United States presidential election in New York, 1944

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United States presidential election in New York, 1944
New York
1940 ←
November 7, 1944 → 1948

  FDRin1942.jpg ThomasDewey.png
Nominee Franklin D. Roosevelt Thomas E. Dewey
Party Democratic Republican
Home state New York New York
Running mate Harry S. Truman John W. Bricker
Electoral vote 47 0
Popular vote 3,304,238 2,987,647
Percentage 52.31% 47.30%

New york presidential results 1944.svg

County Results
  Roosevelt—60-70%
  Roosevelt—50-60%
  Dewey—50-60%
  Dewey—60-70%
  Dewey—70-80%

President before election

Franklin D. Roosevelt
Democratic

Elected President

Franklin D. Roosevelt
Democratic

World War II was a huge factor in President Roosevelt's race for the presidency in 1944. Here Roosevelt can be seen meeting with other Allied leaders at the 1943 Cairo Conferences, about 1 year before D-Day.


The 1944 United States presidential election in New York took place on November 7, 1944. All contemporary 48 states were part of the 1944 United States presidential election. New York voters chose 47 electors to the Electoral College, which selected the President and Vice President.

New York was won by incumbent Democratic President Franklin D. Roosevelt, who was running against local Republican Governor Thomas E. Dewey. Roosevelt ran with U.S. Senator from Missouri Harry S. Truman, and Dewey ran with Ohio Governor, and opponent during the 1944 Republican primaries, John W. Bricker as Vice President.

New York weighed in for this election as 2% more Republican than the national average.

The presidential election of 1944 was a very partisan election for New York, with more than 99.6% of the electorate casting votes for either the Democratic Party or the Republican.[1] In typical form for the time, the highly populated centers of New York City, Albany, Buffalo, and Rochester voted primarily Democratic, while the majority of smaller counties in New York turned out for Dewey as the Republican candidate. Much of Roosevelt's margin of victory was provided by his dominance in New York City. Roosevelt took over 60% of the vote in Manhattan, Brooklyn, and the Bronx and decisively won New York City as a whole, although the boroughs of Queens and Staten Island remained Republican as they had voted in 1940.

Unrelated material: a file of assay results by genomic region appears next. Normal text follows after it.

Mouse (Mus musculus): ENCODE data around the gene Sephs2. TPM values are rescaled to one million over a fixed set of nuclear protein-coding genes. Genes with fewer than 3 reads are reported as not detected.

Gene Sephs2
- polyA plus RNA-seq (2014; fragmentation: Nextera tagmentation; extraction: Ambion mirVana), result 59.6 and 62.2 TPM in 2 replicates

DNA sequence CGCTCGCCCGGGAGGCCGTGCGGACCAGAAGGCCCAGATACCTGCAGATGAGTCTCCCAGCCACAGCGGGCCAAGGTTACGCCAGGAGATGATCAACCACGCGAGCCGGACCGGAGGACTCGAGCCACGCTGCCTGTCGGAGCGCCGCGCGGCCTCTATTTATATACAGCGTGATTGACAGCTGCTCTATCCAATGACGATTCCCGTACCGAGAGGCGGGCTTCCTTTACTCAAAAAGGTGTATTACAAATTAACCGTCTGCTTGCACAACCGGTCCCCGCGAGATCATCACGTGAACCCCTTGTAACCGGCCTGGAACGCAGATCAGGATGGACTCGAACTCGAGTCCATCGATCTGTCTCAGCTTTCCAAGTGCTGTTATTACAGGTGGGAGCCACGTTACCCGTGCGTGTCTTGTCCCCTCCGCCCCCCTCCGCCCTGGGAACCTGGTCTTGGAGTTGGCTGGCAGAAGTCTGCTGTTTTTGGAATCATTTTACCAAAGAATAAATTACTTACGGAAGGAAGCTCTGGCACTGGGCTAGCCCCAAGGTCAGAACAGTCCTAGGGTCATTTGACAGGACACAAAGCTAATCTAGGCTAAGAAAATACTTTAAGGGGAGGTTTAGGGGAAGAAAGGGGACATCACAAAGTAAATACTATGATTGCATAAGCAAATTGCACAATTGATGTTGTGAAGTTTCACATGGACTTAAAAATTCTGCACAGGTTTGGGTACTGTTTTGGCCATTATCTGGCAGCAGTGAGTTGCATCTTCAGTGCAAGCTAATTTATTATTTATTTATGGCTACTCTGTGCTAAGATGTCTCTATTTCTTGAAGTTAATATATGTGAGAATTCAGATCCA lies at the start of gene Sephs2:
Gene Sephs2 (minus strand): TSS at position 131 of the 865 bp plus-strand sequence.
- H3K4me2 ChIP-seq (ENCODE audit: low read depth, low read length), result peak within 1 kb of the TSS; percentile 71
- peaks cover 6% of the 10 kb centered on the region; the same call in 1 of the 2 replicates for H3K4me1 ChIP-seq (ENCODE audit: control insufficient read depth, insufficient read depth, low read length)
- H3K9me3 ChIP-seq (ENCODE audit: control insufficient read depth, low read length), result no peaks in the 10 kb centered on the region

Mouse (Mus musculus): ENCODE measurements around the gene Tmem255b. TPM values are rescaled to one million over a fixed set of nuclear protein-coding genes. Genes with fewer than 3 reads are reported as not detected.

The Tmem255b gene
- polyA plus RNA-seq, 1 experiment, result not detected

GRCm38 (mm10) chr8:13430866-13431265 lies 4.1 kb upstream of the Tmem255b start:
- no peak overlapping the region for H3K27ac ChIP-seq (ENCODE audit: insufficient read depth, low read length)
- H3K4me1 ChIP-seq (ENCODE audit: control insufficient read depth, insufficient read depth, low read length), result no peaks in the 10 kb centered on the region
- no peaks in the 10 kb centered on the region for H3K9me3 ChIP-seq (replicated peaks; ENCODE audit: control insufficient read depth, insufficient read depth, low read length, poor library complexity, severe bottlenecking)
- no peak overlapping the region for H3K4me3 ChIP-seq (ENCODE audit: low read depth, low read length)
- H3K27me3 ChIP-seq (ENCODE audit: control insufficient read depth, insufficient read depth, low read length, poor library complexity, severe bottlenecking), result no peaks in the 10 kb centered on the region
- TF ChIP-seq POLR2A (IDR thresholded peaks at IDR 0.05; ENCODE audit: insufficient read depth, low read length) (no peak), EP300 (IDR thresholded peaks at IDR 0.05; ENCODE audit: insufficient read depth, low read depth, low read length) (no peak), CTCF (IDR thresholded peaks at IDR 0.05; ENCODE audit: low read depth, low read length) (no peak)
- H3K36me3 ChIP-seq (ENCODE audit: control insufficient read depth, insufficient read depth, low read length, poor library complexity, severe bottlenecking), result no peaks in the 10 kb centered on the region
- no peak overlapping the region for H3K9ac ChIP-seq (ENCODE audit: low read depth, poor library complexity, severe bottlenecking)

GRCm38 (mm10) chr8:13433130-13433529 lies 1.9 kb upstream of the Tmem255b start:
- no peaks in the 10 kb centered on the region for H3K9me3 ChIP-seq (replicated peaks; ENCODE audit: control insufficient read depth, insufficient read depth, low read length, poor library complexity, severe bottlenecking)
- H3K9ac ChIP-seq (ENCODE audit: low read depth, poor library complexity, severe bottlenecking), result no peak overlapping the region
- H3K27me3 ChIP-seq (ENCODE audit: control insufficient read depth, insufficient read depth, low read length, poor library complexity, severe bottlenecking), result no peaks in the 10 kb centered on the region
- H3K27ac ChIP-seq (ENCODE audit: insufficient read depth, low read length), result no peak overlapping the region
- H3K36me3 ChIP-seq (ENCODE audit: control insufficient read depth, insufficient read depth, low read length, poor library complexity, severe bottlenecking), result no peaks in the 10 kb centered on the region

The immensely popular Roosevelt won the election in New York by a solid 5 point margin, despite it also being Dewey's home state. Dewey campaigned hard against President Roosevelt's New Deal, claiming that it suffocated job growth in the country,[2] while Roosevelt's campaign focused on maintaining the New Deal, and putting an end to the war with Japan and Germany as quickly as possible. Governor Dewey's stance on the New Deal put him and his campaign in sharp contradiction with the majority voters across the country (including states such as New York, which had suffered through years of >15% unemployment during the Great Depression), and who largely attributed the economic recovery to Roosevelt's leadership, and heightened Federal regulation and spending.

Results[edit]

United States presidential election in New York, 1944
Party Candidate Votes Percentage Electoral votes
Democratic Franklin D. Roosevelt 2,478,598 39.24%
Liberal Franklin D. Roosevelt 496,405 7.86%
American Labor Franklin D. Roosevelt 329,235 5.21%
Total Franklin D. Roosevelt 3,304,238 52.31% 47
Republican Thomas E. Dewey 2,987,647 47.30% 0
Socialist Labor Edward Teichert 14,352 0.23% 0
Socialist Norman Thomas 10,553 0.17% 0
Totals 6,316,790 100.0% 47


See also[edit]

References[edit]

  1. ^ "Dave Leip's Atlas of U.S. Presidential Elections". Uselectionatlas.org. Retrieved 2013-07-14. 
  2. ^ Smith, pp. 389-391